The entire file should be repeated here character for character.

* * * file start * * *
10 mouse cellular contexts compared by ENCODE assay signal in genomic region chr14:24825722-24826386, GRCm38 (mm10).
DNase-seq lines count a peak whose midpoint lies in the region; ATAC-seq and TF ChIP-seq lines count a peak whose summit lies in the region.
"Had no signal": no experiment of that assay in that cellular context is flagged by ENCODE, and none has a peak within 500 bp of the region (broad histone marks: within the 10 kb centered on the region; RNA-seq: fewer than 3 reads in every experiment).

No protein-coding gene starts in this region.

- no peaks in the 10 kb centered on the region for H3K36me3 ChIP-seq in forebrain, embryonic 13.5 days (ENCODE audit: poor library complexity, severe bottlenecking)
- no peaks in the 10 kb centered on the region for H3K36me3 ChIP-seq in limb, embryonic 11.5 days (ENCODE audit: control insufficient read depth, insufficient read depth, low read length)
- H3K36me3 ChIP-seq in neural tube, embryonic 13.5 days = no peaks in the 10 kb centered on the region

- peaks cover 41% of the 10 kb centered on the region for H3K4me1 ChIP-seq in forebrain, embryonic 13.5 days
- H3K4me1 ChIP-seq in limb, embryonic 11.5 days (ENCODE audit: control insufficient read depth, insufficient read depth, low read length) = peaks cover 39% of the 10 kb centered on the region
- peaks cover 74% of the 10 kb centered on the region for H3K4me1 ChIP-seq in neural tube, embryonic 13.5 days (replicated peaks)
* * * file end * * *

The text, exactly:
10 mouse cellular contexts compared by ENCODE assay signal in genomic region chr14:24825722-24826386, GRCm38 (mm10).
DNase-seq lines count a peak whose midpoint lies in the region; ATAC-seq and TF ChIP-seq lines count a peak whose summit lies in the region.
"Had no signal": no experiment of that assay in that cellular context is flagged by ENCODE, and none has a peak within 500 bp of the region (broad histone marks: within the 10 kb centered on the region; RNA-seq: fewer than 3 reads in every experiment).

No protein-coding gene starts in this region.

- no peaks in the 10 kb centered on the region for H3K36me3 ChIP-seq in forebrain, embryonic 13.5 days (ENCODE audit: poor library complexity, severe bottlenecking)
- no peaks in the 10 kb centered on the region for H3K36me3 ChIP-seq in limb, embryonic 11.5 days (ENCODE audit: control insufficient read depth, insufficient read depth, low read length)
- H3K36me3 ChIP-seq in neural tube, embryonic 13.5 days = no peaks in the 10 kb centered on the region

- peaks cover 41% of the 10 kb centered on the region for H3K4me1 ChIP-seq in forebrain, embryonic 13.5 days
- H3K4me1 ChIP-seq in limb, embryonic 11.5 days (ENCODE audit: control insufficient read depth, insufficient read depth, low read length) = peaks cover 39% of the 10 kb centered on the region
- peaks cover 74% of the 10 kb centered on the region for H3K4me1 ChIP-seq in neural tube, embryonic 13.5 days (replicated peaks)